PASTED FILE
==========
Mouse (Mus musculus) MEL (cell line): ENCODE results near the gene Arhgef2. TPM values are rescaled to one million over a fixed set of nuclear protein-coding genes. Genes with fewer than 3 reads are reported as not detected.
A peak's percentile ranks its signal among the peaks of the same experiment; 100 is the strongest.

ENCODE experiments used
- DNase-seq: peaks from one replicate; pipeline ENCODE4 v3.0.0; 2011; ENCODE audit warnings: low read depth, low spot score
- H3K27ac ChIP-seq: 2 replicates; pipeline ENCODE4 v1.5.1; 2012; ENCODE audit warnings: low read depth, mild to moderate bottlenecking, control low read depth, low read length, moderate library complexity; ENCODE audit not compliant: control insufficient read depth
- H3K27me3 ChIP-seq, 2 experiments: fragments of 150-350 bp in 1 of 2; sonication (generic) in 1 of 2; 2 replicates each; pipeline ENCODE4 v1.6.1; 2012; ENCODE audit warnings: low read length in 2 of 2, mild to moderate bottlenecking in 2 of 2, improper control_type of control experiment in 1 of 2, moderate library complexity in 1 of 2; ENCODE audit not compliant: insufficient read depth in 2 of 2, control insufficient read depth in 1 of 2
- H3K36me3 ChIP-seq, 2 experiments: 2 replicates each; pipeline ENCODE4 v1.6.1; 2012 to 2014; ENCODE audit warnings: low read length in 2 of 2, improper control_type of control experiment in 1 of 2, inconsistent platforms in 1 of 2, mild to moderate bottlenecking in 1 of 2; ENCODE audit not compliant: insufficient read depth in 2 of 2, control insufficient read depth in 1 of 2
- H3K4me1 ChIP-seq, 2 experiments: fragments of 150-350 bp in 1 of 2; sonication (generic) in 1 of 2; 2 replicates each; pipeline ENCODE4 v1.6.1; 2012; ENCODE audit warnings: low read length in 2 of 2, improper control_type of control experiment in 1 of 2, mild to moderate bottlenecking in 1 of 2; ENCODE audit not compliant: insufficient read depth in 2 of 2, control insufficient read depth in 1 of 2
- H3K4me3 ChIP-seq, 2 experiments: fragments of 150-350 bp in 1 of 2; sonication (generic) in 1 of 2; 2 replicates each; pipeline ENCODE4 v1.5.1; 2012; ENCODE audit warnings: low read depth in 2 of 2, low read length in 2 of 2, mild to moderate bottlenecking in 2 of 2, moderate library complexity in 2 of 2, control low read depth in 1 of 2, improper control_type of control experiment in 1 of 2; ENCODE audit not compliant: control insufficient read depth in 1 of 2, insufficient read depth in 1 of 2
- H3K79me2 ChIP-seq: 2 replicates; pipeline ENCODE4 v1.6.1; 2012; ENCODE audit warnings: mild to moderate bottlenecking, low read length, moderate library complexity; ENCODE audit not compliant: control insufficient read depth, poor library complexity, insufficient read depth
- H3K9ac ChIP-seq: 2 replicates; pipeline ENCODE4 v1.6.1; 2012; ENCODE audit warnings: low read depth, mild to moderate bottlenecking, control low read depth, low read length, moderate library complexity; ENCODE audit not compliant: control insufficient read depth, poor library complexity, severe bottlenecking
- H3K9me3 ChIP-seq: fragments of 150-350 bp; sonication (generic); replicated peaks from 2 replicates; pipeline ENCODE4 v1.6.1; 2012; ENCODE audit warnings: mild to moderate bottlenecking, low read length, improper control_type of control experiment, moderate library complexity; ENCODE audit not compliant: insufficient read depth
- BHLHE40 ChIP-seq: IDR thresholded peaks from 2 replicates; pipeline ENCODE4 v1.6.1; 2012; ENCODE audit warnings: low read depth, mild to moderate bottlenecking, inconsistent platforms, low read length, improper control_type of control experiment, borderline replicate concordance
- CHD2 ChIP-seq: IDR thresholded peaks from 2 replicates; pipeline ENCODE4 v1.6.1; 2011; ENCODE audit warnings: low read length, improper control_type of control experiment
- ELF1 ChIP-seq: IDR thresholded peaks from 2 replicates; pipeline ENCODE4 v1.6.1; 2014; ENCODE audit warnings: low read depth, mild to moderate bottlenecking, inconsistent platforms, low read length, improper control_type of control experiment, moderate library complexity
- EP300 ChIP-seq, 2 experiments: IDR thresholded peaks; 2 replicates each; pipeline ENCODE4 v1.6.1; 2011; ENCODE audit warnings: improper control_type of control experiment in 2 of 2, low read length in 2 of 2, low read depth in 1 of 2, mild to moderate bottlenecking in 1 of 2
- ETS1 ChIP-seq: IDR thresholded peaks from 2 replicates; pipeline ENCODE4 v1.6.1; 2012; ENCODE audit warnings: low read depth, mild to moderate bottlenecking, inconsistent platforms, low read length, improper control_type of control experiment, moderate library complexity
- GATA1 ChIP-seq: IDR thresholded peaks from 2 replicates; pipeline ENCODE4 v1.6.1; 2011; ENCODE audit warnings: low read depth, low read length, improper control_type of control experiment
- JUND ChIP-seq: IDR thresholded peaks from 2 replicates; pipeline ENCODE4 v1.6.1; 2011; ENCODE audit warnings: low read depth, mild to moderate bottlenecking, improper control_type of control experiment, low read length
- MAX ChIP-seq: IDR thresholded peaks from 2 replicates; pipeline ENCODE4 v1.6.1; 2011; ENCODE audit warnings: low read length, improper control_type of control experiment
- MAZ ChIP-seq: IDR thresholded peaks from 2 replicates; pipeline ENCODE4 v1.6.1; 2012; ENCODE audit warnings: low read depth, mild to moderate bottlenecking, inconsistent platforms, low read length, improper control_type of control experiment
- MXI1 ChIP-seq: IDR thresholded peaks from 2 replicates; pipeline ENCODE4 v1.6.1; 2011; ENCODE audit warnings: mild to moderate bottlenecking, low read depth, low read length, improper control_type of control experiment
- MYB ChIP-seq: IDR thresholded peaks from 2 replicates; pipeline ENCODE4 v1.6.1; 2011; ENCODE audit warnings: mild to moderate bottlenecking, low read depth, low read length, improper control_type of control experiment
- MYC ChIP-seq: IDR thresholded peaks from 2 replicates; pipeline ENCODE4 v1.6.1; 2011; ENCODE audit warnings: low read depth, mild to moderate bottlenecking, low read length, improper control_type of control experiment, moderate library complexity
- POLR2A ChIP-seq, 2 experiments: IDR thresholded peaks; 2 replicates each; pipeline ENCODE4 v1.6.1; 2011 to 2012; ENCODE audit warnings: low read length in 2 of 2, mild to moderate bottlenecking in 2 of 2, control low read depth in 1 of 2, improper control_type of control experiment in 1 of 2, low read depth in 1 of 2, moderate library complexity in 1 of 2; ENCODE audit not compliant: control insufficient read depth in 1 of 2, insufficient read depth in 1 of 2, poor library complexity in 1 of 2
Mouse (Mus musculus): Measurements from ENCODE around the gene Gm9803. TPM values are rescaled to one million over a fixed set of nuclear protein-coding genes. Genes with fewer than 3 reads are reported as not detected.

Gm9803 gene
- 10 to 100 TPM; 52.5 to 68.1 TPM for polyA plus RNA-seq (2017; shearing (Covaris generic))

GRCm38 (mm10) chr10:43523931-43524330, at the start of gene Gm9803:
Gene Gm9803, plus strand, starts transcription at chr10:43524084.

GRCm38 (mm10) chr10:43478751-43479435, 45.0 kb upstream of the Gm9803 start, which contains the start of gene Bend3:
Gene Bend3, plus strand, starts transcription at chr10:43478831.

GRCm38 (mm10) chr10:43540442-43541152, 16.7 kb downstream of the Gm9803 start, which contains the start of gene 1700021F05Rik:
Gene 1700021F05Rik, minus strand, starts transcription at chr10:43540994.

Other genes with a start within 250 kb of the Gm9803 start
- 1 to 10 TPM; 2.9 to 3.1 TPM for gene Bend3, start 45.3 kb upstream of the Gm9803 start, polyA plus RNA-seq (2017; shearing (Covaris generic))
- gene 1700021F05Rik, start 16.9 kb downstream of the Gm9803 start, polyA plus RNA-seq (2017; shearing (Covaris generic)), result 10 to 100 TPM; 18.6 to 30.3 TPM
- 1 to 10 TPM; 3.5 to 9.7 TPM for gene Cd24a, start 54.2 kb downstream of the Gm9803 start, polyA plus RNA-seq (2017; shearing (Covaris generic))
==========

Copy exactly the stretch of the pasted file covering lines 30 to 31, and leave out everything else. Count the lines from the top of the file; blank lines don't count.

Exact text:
Gene Gm9803, plus strand, starts transcription at chr10:43524084.

GRCm38 (mm10) chr10:43478751-43479435, 45.0 kb upstream of the Gm9803 start, which contains the start of gene Bend3: